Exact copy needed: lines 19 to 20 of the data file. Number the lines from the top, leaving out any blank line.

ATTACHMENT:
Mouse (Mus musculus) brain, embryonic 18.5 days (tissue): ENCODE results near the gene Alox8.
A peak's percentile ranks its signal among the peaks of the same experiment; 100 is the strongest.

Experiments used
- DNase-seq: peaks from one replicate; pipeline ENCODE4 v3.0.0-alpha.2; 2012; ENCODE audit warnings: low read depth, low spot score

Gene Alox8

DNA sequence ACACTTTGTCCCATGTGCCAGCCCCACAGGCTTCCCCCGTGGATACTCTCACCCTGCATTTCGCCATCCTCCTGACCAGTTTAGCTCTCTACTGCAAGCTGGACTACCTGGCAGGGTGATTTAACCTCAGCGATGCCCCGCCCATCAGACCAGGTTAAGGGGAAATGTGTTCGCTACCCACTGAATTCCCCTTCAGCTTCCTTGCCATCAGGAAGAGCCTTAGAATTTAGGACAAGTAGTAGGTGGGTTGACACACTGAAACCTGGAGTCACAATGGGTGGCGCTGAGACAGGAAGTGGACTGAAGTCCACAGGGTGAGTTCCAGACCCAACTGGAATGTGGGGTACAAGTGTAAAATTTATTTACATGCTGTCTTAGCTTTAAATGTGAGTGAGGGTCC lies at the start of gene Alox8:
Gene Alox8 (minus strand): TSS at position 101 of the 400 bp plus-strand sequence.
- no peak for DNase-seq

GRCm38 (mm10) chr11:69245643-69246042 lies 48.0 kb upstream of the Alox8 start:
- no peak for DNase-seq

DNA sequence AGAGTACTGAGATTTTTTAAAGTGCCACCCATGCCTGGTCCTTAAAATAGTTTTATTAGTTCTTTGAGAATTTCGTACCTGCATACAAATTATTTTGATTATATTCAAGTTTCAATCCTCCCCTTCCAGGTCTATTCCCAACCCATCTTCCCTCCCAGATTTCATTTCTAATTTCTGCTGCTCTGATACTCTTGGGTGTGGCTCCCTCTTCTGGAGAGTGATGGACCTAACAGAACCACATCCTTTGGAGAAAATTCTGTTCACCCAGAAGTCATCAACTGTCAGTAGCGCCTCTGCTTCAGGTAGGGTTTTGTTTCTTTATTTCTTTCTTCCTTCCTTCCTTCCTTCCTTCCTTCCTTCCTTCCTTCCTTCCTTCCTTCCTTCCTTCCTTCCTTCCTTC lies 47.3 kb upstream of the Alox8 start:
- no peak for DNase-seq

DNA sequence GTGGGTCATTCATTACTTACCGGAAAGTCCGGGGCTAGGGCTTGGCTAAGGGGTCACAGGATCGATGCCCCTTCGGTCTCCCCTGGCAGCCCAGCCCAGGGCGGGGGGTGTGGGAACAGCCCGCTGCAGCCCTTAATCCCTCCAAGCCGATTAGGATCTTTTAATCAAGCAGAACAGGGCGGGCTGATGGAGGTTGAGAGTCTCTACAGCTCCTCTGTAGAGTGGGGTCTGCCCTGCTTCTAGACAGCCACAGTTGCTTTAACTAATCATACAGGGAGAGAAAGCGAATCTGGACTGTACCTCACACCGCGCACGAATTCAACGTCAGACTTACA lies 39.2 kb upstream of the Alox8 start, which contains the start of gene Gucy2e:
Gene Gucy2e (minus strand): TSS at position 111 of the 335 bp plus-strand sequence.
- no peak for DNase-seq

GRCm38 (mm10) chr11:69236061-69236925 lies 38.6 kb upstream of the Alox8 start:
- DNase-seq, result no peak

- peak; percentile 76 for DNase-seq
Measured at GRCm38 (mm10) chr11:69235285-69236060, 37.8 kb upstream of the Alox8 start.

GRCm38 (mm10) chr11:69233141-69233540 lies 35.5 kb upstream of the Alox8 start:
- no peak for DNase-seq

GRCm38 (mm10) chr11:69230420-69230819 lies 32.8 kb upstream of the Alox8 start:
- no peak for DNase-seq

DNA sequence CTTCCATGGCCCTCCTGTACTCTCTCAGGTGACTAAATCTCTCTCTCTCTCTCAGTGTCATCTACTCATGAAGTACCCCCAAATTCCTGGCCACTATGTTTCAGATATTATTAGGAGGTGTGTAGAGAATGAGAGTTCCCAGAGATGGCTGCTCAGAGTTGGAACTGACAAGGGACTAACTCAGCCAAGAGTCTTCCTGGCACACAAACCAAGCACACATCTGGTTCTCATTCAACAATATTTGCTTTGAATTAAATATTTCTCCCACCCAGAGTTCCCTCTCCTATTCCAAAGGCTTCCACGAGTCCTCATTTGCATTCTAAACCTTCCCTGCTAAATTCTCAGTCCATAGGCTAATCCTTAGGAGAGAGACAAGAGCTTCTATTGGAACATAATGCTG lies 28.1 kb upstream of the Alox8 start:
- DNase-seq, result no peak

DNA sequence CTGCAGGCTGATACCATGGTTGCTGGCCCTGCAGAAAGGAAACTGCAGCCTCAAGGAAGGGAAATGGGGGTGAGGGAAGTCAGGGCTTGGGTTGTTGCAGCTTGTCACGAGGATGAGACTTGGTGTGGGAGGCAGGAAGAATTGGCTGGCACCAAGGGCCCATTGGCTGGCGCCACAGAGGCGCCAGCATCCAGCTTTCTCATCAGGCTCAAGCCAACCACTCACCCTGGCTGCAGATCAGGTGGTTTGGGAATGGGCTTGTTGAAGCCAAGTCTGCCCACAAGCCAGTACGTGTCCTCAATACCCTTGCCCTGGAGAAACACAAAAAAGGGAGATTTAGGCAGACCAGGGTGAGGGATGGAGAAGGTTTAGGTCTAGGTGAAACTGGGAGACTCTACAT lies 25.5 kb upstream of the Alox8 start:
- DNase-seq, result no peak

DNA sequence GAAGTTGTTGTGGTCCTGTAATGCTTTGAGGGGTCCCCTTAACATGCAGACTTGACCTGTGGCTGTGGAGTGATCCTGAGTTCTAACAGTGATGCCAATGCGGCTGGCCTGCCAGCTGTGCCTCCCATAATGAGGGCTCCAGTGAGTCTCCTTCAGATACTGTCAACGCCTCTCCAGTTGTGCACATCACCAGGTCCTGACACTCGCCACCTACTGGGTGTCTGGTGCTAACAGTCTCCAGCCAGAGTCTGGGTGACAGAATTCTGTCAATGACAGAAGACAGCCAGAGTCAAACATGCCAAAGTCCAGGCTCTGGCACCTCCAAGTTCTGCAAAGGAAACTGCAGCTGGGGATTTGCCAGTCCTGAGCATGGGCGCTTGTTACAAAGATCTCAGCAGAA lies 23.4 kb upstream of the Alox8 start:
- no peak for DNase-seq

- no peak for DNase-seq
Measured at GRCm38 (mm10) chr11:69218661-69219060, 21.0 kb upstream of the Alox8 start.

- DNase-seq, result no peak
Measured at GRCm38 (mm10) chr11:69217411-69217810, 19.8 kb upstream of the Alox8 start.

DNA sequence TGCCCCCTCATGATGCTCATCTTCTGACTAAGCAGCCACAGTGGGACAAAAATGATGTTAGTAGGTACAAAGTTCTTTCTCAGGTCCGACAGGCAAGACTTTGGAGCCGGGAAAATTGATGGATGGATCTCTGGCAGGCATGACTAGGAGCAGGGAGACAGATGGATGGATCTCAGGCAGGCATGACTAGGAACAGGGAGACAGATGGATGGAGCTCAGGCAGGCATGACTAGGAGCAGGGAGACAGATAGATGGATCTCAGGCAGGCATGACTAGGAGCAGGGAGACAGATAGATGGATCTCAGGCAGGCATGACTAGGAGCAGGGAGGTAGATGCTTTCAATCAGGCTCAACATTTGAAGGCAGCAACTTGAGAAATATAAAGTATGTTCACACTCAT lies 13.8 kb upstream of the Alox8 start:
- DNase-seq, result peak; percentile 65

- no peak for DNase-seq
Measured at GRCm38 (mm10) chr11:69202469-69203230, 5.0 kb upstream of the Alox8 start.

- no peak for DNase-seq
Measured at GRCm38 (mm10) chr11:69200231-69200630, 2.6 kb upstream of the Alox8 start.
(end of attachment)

Measured at GRCm38 (mm10) chr11:69235285-69236060, 37.8 kb upstream of the Alox8 start.

GRCm38 (mm10) chr11:69233141-69233540 lies 35.5 kb upstream of the Alox8 start: